The only reason nowadays to select thick over thin provisioned disks in a VMware environment is for capacity management purposes.
Agree or disagree?
With the performance standards available today, the difference between thick and thin provisioned disks is so minimal that it is hard to even measure. Why pay up front for that storage space that you will never even get to use? If you are leveraging already the cloud mentality, why not pay/grow as you go?
Specially keeping in mind that most vDisks are created with a certain expectation in mind (always over provisioned) and you cannot shrink them later on (you can always add more space with the VM powered on, but shrinking a disk is a manual, time consuming process that requires downtime).
Thick provisioned vDisks on vSphere used to be evangelized in the past before SSDs were standard, but things have certainly changed. Nowadays there is no measurable performance gain, and you give end up giving up flexibility and savings over time.
Below is some information on a different hypervisor (AHV) that clearly states there is no different in their technology:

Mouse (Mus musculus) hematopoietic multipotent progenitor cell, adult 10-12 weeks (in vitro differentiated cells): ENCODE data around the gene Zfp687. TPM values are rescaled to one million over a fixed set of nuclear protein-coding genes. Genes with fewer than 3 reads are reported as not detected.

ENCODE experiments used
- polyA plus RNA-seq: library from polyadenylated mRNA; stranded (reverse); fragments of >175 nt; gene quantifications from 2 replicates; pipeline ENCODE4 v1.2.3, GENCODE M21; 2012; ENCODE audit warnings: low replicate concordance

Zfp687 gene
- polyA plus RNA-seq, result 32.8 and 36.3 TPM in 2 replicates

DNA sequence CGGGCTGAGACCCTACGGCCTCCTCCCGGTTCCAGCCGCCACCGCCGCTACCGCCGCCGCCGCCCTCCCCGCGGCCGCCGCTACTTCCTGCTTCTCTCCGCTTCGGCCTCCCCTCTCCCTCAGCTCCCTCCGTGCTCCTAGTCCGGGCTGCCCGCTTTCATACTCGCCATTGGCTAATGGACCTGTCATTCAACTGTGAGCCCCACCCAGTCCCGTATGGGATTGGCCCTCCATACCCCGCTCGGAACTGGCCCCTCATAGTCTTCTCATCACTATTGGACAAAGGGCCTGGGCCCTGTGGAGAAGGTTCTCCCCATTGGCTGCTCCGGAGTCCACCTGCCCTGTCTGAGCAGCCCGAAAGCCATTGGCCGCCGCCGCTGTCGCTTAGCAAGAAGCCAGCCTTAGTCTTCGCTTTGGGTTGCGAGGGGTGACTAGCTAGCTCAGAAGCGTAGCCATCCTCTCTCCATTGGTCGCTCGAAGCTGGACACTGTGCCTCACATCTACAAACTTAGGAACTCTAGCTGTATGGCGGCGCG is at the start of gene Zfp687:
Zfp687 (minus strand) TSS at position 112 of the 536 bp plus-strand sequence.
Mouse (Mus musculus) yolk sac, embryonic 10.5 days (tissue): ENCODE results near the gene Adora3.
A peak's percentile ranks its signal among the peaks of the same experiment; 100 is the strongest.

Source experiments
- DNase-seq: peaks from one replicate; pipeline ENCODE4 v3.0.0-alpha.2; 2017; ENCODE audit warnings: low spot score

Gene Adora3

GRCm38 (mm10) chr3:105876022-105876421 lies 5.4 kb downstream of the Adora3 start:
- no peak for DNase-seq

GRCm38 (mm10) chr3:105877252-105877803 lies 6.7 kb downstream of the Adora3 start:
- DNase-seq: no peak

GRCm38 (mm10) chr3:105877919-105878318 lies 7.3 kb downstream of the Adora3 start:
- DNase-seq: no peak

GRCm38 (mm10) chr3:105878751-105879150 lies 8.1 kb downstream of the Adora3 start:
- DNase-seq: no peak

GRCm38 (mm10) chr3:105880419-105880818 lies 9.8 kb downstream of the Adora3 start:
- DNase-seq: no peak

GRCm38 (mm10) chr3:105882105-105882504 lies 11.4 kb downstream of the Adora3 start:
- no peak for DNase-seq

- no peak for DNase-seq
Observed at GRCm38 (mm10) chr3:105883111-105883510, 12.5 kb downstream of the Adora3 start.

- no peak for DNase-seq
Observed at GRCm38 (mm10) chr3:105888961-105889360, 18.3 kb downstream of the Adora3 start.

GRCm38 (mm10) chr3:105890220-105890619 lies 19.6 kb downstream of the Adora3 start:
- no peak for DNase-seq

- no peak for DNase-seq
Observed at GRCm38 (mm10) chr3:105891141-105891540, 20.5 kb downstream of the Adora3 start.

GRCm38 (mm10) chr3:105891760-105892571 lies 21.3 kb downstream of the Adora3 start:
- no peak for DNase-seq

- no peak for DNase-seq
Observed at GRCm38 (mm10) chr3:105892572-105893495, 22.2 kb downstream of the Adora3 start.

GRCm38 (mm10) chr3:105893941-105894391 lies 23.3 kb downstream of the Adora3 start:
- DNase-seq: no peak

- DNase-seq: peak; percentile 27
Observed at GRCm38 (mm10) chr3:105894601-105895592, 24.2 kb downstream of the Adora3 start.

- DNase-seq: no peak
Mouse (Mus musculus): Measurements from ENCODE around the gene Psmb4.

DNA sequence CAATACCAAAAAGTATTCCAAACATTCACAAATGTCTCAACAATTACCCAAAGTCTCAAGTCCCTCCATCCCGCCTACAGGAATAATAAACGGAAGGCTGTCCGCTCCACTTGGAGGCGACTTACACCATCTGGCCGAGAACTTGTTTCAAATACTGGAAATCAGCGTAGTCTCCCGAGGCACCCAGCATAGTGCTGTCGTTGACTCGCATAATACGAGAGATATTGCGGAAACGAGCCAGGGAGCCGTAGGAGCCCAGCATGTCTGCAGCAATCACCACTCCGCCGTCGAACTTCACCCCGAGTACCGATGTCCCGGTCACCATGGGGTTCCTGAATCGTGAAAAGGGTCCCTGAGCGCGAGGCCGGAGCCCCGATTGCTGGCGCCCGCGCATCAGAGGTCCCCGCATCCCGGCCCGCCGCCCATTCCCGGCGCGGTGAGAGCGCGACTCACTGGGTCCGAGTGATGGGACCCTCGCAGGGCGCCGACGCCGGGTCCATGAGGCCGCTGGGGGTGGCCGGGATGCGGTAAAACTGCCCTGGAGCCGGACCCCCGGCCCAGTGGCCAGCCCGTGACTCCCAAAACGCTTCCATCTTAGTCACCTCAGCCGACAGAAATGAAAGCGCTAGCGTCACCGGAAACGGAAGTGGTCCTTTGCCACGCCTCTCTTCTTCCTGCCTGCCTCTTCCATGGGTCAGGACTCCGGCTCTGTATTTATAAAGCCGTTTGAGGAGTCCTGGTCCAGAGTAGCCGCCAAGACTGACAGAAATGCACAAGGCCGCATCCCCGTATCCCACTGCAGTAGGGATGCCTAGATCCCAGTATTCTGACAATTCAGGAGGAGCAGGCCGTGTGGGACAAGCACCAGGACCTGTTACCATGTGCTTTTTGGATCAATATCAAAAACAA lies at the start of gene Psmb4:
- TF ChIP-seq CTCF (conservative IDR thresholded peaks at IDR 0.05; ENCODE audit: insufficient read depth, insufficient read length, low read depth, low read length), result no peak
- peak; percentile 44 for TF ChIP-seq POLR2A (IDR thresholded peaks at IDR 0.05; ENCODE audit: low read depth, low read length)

“Nutanix does not write zeros by design. When you create a Thick Eager Zero on the storage layer (Nutanix DSF) the behaviour is the same to creating a Thin Provisioned disk. Do you gain performance or do you lose performance? Is it better or is worse for you? The answer is ‘It is different’ on Nutanix then it would be on a traditional non-HCI system.
Nutanix was designed with performance in mind. Read/write latency is decreased by the use of the OpLog which is file-specific and is always located on Tier 0.
On a Nutanix system, there is no performance difference between thin and thick disks. This means that a thick eager zeroed virtual disk has no performance benefits over a thin virtual disk. With Nutanix, a thick disk is the one that includes a field in the configuration, which means that the resulting disk will be the same whether the disk is a thin or a thick disk (despite the configuration differences).”
More info here